The proposed sale of Humm’s (ASX: HUM) buy now, pay later (BNPL) consumer business to consumer finance giant Latitude (ASX: LFS) has been terminated by mutual consent.
The deal’s collapse follows yesterday’s warning from Humm that its BNPL business remains under significant pressure, with cash net profit after tax plummeting 61 per cent over the fiscal year-to-date to May.
Comprising $35 million in cash and 150 million Latitude shares, which equated to $335 million in full consideration when the sale price was initially agreed but is closer to $250 million based on yesterday’s closing share price of $1.40, the deal was due to be put in front of the Humm’s shareholders for approval next week.
Humm chair Christine Christian AO reiterated her and the board’s support for the deal only yesterday.
“The trading environment is very tough for Humm consumer finance (HCF), with intense competition, rising interest rates, and weakening consumer sentiment. HCF has experienced a reduction in net receivables, net yield compression and higher expenses,” Christian said.
“As a result, profits are materially lower as compared to this time last year – year-to-date cash NPAT is down approximately 61 per cent. Without enhanced scale, which the Latitude transaction will deliver, the outlook for HCF will be even more challenging.”
HUM shares have fallen by around 40 per cent over the past five days, pulling the company's market capitalisation down to around $183 million - a level below what the HCF sale would have been worth.
Humm founding director and shareholder Andrew Abercrombie has been a dissenting voice on the board. Believing the deal undervalues HCF, he has built up his shareholding (which currently stands at roughly 22.5 per cent) in anticipation of voting against the proposal.
On Wednesday, Humm took the unprecedented step of releasing a statement addressing Abercrombie’s criticisms of the offer.
The statement confirmed that the BNPL business is not profitable and HCF is not growing, with the majority of Humm directors believing that HCF faces significant macro and structural headwinds, with the entire BNPL sector under pressure.
Humm’s BNPL business reported a cash NPAT loss of $9.7 million for the six months ended 31 December 2021, which most of Humm’s directors believe is only likely to be amplified by increasingly challenging economic conditions and HCF’s lack of scale.
Preliminary financial results released at the end of May confirmed HCF had also not been profitable in the four months to 30 April.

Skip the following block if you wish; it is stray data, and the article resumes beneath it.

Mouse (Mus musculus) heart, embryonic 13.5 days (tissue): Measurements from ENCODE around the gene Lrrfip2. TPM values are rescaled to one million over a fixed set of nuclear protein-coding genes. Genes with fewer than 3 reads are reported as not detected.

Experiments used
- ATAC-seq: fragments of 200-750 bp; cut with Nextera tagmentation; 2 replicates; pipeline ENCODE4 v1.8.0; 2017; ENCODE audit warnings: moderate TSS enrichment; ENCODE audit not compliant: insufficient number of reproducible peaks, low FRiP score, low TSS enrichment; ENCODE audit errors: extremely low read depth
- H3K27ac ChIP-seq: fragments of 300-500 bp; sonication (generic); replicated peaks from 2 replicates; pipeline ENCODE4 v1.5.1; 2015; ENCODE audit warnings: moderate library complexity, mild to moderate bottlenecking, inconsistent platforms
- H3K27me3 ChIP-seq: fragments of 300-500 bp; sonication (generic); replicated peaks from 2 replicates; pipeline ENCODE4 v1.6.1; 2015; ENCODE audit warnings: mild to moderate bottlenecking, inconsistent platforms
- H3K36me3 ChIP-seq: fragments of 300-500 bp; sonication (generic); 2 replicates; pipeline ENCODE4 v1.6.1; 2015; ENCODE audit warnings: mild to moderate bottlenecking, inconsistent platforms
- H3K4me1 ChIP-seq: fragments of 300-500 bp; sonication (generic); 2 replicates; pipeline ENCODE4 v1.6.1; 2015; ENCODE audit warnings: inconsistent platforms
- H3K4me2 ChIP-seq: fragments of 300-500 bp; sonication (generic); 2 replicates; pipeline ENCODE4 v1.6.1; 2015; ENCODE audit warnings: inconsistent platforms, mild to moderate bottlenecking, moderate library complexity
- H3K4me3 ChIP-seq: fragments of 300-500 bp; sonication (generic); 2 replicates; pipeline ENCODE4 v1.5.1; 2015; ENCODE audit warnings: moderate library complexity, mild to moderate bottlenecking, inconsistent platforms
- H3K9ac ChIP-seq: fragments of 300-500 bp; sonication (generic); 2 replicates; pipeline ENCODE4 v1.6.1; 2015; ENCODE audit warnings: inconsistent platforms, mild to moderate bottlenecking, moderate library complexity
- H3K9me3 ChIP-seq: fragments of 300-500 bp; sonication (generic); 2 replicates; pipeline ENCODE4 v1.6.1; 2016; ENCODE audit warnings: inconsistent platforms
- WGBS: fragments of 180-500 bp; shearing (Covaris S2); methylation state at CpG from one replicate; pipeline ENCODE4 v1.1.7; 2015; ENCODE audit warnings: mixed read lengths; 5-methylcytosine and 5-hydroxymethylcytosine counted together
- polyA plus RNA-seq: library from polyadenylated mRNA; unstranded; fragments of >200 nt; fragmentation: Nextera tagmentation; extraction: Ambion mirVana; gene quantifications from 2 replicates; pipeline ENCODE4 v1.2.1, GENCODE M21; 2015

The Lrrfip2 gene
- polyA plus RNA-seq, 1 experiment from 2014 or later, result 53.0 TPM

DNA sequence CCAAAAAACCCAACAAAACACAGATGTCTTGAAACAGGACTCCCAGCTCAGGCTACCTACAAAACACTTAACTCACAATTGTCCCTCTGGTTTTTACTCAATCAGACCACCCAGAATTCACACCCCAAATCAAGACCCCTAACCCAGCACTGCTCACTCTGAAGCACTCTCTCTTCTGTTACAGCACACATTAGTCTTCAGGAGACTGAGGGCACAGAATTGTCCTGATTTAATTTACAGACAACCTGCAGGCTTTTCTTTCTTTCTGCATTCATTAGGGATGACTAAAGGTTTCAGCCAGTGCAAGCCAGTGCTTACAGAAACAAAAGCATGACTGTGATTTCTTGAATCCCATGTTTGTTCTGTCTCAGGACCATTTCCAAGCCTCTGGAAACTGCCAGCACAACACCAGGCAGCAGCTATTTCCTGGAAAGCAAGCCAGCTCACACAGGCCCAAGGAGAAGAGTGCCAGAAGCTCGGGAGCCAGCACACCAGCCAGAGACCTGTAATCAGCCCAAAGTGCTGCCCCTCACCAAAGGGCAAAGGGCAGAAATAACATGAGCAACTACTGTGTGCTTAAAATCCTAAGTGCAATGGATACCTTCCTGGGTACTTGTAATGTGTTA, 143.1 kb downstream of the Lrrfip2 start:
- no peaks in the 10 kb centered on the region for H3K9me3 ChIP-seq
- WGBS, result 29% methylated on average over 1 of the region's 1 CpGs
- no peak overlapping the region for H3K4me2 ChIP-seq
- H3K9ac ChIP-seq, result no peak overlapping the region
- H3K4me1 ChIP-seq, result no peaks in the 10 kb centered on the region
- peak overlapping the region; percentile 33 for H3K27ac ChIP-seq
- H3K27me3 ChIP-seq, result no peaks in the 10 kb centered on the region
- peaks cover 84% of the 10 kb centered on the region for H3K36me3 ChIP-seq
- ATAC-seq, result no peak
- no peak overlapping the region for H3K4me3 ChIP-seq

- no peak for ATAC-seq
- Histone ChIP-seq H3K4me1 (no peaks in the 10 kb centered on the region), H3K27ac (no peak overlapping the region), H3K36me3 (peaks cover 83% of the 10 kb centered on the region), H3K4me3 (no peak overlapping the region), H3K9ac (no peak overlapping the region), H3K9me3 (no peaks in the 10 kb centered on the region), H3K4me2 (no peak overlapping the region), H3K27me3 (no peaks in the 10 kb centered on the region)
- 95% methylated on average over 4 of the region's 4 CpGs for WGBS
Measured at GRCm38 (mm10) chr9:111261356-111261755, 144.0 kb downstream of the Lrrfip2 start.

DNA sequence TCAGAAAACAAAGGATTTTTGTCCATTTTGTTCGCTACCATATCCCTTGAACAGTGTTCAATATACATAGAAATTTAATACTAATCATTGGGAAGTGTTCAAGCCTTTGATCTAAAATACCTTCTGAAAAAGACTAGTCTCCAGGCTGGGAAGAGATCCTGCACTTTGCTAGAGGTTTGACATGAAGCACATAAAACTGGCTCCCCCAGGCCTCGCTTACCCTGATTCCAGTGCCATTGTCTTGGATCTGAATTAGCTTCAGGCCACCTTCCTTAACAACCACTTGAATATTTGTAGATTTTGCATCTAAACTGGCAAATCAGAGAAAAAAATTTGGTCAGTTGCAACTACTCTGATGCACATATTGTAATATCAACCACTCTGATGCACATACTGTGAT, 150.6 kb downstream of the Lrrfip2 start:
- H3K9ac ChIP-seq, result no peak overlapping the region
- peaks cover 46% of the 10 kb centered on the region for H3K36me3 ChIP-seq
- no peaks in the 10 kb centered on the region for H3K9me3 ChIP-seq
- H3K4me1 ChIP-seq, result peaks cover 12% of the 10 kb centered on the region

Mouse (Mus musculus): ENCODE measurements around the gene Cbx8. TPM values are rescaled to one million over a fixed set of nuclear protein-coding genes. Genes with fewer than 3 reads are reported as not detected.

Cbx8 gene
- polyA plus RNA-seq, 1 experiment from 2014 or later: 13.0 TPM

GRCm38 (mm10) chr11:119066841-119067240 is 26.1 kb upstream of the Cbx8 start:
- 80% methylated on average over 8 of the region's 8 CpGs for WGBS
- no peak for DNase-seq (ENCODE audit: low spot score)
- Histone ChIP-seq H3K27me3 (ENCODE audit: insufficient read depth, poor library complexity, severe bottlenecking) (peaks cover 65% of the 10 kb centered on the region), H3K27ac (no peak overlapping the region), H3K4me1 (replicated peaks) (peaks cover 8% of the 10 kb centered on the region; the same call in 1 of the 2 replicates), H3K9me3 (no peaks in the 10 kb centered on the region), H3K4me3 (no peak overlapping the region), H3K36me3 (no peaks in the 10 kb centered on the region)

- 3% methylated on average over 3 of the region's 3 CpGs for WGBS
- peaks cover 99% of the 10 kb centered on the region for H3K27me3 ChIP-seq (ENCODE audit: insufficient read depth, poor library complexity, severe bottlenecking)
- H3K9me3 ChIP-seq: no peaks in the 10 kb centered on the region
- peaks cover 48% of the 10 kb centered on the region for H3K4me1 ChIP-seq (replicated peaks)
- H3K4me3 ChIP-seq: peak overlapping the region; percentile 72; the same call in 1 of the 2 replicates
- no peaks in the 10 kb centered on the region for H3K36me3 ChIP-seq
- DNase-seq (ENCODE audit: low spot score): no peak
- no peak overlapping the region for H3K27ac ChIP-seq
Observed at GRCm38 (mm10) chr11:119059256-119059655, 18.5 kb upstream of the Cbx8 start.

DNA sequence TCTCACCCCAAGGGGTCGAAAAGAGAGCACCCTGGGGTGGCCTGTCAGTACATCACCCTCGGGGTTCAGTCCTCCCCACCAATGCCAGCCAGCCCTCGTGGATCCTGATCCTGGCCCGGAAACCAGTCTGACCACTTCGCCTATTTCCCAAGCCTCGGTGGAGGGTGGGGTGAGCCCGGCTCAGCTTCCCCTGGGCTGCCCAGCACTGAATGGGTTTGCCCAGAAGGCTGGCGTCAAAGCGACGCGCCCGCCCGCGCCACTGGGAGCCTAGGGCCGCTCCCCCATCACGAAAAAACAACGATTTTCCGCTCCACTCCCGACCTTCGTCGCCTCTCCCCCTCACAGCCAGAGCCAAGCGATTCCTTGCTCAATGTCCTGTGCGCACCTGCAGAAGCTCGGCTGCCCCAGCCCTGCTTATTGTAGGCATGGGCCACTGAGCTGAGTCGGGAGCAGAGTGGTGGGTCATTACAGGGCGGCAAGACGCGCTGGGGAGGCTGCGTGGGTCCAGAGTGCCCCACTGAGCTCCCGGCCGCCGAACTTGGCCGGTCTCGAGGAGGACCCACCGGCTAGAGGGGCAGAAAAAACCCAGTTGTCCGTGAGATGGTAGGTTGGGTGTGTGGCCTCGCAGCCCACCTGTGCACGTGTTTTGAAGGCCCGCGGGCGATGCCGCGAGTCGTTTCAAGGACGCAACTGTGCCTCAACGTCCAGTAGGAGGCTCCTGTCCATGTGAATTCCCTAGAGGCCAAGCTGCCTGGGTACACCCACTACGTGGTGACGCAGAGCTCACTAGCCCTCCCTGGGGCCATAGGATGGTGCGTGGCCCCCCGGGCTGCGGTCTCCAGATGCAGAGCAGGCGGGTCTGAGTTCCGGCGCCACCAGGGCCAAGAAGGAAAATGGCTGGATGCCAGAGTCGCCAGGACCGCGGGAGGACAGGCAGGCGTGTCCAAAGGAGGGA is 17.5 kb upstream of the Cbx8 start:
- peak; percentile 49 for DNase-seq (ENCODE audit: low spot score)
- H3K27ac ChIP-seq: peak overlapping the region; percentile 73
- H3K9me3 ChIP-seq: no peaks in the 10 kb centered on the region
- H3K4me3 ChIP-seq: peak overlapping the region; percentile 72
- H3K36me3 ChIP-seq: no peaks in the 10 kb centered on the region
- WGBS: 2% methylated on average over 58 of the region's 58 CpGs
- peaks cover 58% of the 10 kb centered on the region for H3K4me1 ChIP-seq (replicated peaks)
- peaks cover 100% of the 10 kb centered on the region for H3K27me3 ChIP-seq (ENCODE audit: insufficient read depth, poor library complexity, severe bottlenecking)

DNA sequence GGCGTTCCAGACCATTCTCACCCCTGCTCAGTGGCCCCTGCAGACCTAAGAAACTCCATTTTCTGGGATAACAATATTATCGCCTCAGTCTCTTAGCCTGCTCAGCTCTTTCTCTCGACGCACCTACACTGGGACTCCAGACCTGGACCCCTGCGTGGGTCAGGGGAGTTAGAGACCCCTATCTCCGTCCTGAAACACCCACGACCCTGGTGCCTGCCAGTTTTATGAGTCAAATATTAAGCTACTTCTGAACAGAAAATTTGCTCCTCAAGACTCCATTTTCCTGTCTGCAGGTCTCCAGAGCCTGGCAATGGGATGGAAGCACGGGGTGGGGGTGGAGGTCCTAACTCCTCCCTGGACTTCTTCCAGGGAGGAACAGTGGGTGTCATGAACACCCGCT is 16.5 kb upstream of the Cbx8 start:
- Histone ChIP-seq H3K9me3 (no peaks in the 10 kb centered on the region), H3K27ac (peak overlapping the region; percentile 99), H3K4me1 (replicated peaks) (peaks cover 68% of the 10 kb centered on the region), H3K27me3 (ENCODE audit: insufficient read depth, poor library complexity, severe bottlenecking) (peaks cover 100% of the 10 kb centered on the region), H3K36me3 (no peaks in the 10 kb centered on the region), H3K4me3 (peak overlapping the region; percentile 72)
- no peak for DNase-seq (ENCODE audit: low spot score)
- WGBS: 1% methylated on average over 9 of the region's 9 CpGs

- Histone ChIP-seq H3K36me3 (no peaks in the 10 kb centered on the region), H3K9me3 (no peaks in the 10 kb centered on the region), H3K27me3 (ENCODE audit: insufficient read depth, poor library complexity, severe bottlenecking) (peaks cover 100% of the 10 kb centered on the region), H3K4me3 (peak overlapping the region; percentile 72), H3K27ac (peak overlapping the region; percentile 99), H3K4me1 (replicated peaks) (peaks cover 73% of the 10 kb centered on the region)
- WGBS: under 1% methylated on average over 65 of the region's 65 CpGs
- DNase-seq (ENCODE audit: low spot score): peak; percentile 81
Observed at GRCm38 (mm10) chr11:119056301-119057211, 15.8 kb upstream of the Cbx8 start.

Dismissing Abercrombie’s assertion that Latitude’s offer “grossly undervalues HCF”, the statement pointed to independent expert Kroll’s assessment of the proposal, which concluded the price was “fair”.
Christian warned that there was a material risk that Humm’s share price would fall significantly if the Humm shareholders did not approve the HCF sale.
Sydney-based Humm’s consumer business is an established brand in New Zealand and Australia, with more than 2.7 million customers and 60,000 merchant relationships.
The company had planned to retain ownership of commercial business, flexicommercial, and remain a standalone ASX-listed entity.
“Humm’s commercial business continues to grow strongly, with volumes, net receivables and cash NPAT well above the same period last year. Net receivables are up 70 per cent compared to May 2021, with year-to-date volumes up 105 per cent,” Christian confirmed.
“The board and management remain excited about Commercial’s prospects as a standalone business.”
Melbourne-based Latitude released a statement thanking Humm and its board for considering the offer to acquire HCF.
“BNPL represents less than one per cent of Latitude’s revenue and receivables. Latitude Group is experiencing good organic volume growth, is profitable and well capitalised to execute on a number of opportunities ahead,” the statement read.
Shares in Humm (ASX: HUM) have dropped 14.78 per cent to $0.49 as of 10.52 am AEST and have dropped 32.23 per cent during the past five days.
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